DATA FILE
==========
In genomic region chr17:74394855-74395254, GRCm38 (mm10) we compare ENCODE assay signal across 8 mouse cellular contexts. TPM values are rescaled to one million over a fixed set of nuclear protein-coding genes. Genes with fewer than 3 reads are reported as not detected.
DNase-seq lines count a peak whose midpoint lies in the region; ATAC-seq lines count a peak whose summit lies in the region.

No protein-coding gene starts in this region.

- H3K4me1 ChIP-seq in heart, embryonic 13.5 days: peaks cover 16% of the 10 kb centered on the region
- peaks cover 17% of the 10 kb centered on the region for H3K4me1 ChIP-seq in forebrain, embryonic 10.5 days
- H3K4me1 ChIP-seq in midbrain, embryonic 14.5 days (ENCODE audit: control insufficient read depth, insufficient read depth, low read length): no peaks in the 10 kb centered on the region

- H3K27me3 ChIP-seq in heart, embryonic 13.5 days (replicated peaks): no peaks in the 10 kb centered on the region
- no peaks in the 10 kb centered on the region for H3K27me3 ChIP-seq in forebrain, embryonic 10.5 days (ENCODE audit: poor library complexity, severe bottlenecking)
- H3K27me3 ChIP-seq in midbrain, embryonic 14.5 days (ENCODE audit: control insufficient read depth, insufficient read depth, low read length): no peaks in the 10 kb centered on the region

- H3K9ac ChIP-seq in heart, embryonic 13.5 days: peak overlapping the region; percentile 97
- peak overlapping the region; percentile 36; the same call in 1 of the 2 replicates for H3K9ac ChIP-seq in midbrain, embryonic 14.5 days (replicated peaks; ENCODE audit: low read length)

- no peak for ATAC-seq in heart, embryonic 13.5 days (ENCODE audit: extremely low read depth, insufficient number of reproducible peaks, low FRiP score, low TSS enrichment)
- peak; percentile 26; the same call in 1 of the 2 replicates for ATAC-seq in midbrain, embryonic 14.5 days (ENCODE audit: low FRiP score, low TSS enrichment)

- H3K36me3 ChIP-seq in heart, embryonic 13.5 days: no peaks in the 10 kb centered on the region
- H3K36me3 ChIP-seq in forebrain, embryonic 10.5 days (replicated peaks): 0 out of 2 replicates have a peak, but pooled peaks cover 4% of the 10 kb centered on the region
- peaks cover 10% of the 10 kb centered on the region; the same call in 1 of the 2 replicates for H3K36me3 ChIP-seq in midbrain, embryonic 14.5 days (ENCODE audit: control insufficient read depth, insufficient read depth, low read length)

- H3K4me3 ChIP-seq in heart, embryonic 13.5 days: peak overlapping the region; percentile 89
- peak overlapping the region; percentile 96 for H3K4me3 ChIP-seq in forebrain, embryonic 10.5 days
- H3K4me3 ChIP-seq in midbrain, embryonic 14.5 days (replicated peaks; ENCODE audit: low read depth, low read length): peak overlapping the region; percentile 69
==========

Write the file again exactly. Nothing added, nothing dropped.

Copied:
In genomic region chr17:74394855-74395254, GRCm38 (mm10) we compare ENCODE assay signal across 8 mouse cellular contexts. TPM values are rescaled to one million over a fixed set of nuclear protein-coding genes. Genes with fewer than 3 reads are reported as not detected.
DNase-seq lines count a peak whose midpoint lies in the region; ATAC-seq lines count a peak whose summit lies in the region.

No protein-coding gene starts in this region.

- H3K4me1 ChIP-seq in heart, embryonic 13.5 days: peaks cover 16% of the 10 kb centered on the region
- peaks cover 17% of the 10 kb centered on the region for H3K4me1 ChIP-seq in forebrain, embryonic 10.5 days
- H3K4me1 ChIP-seq in midbrain, embryonic 14.5 days (ENCODE audit: control insufficient read depth, insufficient read depth, low read length): no peaks in the 10 kb centered on the region

- H3K27me3 ChIP-seq in heart, embryonic 13.5 days (replicated peaks): no peaks in the 10 kb centered on the region
- no peaks in the 10 kb centered on the region for H3K27me3 ChIP-seq in forebrain, embryonic 10.5 days (ENCODE audit: poor library complexity, severe bottlenecking)
- H3K27me3 ChIP-seq in midbrain, embryonic 14.5 days (ENCODE audit: control insufficient read depth, insufficient read depth, low read length): no peaks in the 10 kb centered on the region

- H3K9ac ChIP-seq in heart, embryonic 13.5 days: peak overlapping the region; percentile 97
- peak overlapping the region; percentile 36; the same call in 1 of the 2 replicates for H3K9ac ChIP-seq in midbrain, embryonic 14.5 days (replicated peaks; ENCODE audit: low read length)

- no peak for ATAC-seq in heart, embryonic 13.5 days (ENCODE audit: extremely low read depth, insufficient number of reproducible peaks, low FRiP score, low TSS enrichment)
- peak; percentile 26; the same call in 1 of the 2 replicates for ATAC-seq in midbrain, embryonic 14.5 days (ENCODE audit: low FRiP score, low TSS enrichment)

- H3K36me3 ChIP-seq in heart, embryonic 13.5 days: no peaks in the 10 kb centered on the region
- H3K36me3 ChIP-seq in forebrain, embryonic 10.5 days (replicated peaks): 0 out of 2 replicates have a peak, but pooled peaks cover 4% of the 10 kb centered on the region
- peaks cover 10% of the 10 kb centered on the region; the same call in 1 of the 2 replicates for H3K36me3 ChIP-seq in midbrain, embryonic 14.5 days (ENCODE audit: control insufficient read depth, insufficient read depth, low read length)

- H3K4me3 ChIP-seq in heart, embryonic 13.5 days: peak overlapping the region; percentile 89
- peak overlapping the region; percentile 96 for H3K4me3 ChIP-seq in forebrain, embryonic 10.5 days
- H3K4me3 ChIP-seq in midbrain, embryonic 14.5 days (replicated peaks; ENCODE audit: low read depth, low read length): peak overlapping the region; percentile 69